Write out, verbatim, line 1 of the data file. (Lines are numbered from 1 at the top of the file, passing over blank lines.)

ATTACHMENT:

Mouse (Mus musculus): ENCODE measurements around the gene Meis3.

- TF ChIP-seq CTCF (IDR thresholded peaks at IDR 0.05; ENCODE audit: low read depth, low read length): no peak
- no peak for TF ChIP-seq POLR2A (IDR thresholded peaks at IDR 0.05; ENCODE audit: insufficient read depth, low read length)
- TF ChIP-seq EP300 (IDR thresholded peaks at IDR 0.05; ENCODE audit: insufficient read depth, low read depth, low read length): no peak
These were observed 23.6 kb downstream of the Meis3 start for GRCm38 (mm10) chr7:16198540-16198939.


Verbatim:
Mouse (Mus musculus): ENCODE measurements around the gene Meis3.